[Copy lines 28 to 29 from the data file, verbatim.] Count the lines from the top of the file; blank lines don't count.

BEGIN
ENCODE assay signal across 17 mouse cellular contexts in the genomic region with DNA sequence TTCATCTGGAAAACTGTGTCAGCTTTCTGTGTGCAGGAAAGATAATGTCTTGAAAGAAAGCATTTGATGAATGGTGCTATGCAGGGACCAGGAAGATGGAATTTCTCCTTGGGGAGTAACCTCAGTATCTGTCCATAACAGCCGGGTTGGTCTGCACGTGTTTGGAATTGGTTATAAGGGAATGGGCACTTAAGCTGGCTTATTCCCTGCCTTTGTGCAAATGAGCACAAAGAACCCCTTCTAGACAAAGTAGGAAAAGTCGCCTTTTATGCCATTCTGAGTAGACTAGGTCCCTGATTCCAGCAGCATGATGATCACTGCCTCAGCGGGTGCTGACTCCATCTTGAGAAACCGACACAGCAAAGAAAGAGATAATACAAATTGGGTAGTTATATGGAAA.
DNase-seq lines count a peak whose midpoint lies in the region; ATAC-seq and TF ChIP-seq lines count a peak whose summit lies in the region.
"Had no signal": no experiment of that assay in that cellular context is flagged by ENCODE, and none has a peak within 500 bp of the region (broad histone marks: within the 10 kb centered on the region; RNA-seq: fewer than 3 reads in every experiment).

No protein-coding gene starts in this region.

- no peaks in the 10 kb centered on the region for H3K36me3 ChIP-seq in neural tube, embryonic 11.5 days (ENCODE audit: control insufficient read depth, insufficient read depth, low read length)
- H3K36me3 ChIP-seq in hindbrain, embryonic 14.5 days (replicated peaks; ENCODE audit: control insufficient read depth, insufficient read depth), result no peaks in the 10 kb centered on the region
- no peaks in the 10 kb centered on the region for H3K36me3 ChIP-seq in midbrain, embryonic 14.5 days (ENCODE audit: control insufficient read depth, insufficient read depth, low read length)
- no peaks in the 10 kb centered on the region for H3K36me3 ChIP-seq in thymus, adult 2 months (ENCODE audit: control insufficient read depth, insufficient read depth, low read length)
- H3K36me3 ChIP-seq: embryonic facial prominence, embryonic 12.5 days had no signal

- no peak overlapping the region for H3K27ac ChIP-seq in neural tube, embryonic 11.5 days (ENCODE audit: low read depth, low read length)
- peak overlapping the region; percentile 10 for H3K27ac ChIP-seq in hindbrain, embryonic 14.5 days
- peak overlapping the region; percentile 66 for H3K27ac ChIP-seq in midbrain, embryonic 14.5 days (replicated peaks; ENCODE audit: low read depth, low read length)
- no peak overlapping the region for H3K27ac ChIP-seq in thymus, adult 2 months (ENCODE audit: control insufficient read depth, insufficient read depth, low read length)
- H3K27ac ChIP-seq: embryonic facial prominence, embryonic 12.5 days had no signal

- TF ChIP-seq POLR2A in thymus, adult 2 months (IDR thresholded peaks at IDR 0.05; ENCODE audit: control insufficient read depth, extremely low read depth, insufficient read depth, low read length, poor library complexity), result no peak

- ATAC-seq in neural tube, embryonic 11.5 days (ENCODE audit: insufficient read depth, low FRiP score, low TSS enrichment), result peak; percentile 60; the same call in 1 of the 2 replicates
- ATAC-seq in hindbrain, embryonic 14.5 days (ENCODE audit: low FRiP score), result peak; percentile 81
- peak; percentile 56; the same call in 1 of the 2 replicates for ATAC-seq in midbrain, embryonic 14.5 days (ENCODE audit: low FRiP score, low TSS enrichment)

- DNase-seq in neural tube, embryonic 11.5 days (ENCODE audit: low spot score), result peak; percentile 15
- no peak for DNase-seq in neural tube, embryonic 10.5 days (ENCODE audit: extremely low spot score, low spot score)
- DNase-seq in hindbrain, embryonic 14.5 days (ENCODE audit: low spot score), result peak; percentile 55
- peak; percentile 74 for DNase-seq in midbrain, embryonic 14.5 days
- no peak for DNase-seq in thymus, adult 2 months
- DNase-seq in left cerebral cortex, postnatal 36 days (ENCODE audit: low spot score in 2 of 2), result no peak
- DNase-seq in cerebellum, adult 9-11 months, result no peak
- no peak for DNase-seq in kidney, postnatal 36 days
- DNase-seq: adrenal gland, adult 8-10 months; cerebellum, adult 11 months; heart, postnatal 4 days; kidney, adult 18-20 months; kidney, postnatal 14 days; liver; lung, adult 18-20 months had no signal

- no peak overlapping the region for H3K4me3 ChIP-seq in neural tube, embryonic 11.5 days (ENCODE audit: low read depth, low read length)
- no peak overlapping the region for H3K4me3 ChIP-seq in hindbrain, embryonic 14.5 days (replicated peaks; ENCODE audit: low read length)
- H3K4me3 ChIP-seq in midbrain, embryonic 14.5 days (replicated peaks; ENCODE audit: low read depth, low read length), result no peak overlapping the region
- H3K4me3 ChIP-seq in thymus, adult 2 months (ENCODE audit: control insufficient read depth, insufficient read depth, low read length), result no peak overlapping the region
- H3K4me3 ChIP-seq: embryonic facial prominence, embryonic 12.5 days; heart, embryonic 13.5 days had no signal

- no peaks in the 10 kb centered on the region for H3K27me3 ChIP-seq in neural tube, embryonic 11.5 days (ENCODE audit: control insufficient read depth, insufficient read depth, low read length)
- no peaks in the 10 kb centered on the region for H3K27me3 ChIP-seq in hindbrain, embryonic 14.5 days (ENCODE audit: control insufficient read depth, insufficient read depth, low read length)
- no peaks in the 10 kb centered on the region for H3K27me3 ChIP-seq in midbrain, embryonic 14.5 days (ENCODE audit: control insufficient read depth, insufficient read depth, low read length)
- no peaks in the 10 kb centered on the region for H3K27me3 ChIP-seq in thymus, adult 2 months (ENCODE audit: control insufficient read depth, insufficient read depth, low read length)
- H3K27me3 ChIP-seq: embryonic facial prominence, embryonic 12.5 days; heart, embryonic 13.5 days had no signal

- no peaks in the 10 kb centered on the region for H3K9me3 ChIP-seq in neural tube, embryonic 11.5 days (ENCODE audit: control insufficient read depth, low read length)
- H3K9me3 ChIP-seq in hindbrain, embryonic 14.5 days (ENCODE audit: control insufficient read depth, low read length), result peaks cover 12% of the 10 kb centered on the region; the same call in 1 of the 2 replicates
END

- no peak overlapping the region for H3K4me3 ChIP-seq in neural tube, embryonic 11.5 days (ENCODE audit: low read depth, low read length)
- no peak overlapping the region for H3K4me3 ChIP-seq in hindbrain, embryonic 14.5 days (replicated peaks; ENCODE audit: low read length)